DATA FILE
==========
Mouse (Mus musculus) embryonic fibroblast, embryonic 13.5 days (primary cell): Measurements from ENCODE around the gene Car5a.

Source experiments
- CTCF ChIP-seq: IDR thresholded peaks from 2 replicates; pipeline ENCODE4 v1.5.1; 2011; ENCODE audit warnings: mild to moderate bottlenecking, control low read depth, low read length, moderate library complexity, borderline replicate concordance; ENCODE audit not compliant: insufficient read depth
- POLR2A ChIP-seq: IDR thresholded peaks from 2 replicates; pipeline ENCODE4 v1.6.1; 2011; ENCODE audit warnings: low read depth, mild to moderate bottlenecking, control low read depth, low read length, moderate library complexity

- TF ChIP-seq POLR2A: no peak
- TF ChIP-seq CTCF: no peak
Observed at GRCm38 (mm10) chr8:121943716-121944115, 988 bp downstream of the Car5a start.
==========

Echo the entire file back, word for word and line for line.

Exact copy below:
Mouse (Mus musculus) embryonic fibroblast, embryonic 13.5 days (primary cell): Measurements from ENCODE around the gene Car5a.

Source experiments
- CTCF ChIP-seq: IDR thresholded peaks from 2 replicates; pipeline ENCODE4 v1.5.1; 2011; ENCODE audit warnings: mild to moderate bottlenecking, control low read depth, low read length, moderate library complexity, borderline replicate concordance; ENCODE audit not compliant: insufficient read depth
- POLR2A ChIP-seq: IDR thresholded peaks from 2 replicates; pipeline ENCODE4 v1.6.1; 2011; ENCODE audit warnings: low read depth, mild to moderate bottlenecking, control low read depth, low read length, moderate library complexity

- TF ChIP-seq POLR2A: no peak
- TF ChIP-seq CTCF: no peak
Observed at GRCm38 (mm10) chr8:121943716-121944115, 988 bp downstream of the Car5a start.